AiFoam provides self-repairing abilities in robotic hands

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Key Highlights:

  • AiFoam replicates the human sense of touch and can heal itself when injured.
  • A team lead by Assistant Professor Benjamin Tee from the NUS Department of Materials Science and Engineering created this ground-breaking material.
  • The foam allows the material to detect the presence of humans compared to other e-skin materials such as silicones.

Robots and computers are becoming smarter as artificial intelligence advances, yet they still lack the capacity to touch and sense their nuanced and complicated environments like humans. Researchers at the National University of Singapore (NUS) have developed smart foam which may provide machines with more than just a human touch.

The new material, which is soft and feels like a sponge and is called artificially innervated foam, or AiFoam, replicates the human sense of touch, can sense surrounding things without actually touching them, and can heal itself when injured. In comparison to other traditional materials, AiFoam is the world’s first smart foam that conducts multiple activities concurrently, possibly making robots more intelligent and engaging. Over the course of two years, a team lead by Assistant Professor Benjamin Tee from the NUS Department of Materials Science and Engineering as well as the Institute for Health Innovation & Technology created this ground-breaking material.

Providing human sensations to robots


People can manage items and work efficiently in new situations thanks to their sense of touch. Robotic mobility can be smoother, safer, and more reliable when robots that interact with people have this capacity.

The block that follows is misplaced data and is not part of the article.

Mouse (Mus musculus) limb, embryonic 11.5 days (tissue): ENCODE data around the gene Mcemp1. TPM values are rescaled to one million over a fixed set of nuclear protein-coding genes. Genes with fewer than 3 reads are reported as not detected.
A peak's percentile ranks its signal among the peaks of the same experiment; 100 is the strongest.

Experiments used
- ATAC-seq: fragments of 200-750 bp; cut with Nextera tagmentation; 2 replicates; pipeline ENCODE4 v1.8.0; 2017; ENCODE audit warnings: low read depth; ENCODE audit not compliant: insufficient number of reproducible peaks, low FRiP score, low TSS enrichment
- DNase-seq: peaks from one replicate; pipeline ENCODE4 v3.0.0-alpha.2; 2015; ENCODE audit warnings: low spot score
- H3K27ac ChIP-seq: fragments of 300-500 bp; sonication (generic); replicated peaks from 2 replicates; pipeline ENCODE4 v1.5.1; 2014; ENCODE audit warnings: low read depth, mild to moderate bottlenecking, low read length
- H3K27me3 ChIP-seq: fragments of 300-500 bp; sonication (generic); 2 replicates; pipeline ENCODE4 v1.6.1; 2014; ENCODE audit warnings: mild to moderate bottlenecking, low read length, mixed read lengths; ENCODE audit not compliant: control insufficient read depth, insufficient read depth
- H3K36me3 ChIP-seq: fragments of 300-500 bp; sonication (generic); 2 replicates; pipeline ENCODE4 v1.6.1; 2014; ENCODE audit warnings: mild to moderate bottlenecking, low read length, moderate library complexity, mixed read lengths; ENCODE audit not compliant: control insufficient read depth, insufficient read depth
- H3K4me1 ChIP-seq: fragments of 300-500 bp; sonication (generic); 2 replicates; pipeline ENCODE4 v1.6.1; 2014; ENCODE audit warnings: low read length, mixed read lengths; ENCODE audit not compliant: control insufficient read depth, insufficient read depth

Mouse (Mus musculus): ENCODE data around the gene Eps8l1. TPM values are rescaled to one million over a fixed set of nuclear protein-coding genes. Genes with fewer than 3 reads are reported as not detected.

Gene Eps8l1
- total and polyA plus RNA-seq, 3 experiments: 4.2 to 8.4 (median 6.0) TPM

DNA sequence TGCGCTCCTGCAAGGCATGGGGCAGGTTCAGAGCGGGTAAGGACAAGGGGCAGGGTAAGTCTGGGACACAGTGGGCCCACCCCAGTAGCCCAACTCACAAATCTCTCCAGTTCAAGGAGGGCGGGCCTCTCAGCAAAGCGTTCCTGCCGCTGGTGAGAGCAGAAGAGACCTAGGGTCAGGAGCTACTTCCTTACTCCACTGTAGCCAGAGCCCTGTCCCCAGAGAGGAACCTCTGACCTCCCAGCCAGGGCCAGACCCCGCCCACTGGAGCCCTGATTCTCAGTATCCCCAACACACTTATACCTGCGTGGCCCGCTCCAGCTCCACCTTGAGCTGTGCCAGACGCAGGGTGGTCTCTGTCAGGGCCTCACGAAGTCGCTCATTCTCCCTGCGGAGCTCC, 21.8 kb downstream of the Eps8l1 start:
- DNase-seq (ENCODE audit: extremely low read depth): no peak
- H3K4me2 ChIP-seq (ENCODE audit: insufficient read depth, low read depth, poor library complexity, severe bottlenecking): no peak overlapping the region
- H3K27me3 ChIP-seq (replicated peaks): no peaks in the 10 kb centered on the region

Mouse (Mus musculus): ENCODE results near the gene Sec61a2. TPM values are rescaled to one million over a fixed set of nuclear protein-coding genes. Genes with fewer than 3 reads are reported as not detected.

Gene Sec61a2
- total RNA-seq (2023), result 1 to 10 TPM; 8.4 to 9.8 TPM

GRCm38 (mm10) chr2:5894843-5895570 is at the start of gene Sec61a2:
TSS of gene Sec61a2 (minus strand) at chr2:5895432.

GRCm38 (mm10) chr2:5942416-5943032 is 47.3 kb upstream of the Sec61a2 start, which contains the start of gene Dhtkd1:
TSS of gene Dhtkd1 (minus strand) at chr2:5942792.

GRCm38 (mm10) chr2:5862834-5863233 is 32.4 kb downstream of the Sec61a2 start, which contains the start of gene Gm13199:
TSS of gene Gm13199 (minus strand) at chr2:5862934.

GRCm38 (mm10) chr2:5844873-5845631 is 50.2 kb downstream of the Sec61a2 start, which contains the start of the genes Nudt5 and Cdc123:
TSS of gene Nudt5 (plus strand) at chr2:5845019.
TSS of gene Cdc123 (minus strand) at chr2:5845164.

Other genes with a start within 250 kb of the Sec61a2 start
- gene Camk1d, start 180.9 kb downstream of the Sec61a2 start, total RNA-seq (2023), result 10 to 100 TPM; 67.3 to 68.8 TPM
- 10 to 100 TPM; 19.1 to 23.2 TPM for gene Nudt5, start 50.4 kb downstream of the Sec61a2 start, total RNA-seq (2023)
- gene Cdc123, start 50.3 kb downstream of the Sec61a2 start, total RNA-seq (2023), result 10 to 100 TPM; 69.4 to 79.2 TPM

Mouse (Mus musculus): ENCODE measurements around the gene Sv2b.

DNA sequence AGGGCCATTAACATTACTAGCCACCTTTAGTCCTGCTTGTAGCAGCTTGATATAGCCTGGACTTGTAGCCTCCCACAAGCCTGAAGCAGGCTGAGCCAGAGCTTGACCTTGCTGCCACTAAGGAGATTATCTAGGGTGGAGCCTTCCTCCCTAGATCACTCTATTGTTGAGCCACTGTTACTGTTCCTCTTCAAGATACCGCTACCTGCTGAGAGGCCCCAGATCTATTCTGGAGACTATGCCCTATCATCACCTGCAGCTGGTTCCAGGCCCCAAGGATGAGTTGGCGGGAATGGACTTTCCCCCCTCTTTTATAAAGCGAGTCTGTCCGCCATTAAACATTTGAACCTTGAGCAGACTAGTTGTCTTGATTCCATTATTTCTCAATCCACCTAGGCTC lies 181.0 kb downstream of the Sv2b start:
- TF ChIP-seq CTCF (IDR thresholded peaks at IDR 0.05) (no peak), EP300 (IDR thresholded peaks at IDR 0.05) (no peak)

For example, consider housekeeping robots and robotic waiters. They can respond quickly and avoid collision with humans if they can sense human presence from a distance and utilize the knowledge to determine human intents.

Although some modern electronic skins can detect pressure when in close contact with an item, none can detect the direction of movement of nearby objects because this demands more comprehensive sensing skills. The NUS team decided to conduct research in order to discover a resolution to this technological problem.

AiFoam: Assisting robots to respond better to their Surroundings

AiFoam is a highly elastic polymer made by combining a Teflon-like material known as a fluoropolymer with a surface tension-lowering surfactant. As a result, when divided into fragments, the material quickly fuses back together. The substance was then injected with tiny metal particles, allowing the foam to detect the presence of a capacitive item such as a human finger.

The NUS team opted to create such a foam because it may be made more responsive than traditional thin sheets. The softness of the foam may also be adjusted by adjusting the air-to-material ratio. In addition, the foam allows the material to detect the presence of humans more accurately than other frequently used e-skin materials such as silicones. In fact, AiFoam can identify the presence of human fingertips from a distance of a few centimeters. Its particular formulation allows it to detect human presence more effectively than traditional proximity sensors, which generally rely on light and reflections, which can result in greater false positive or negative rates.

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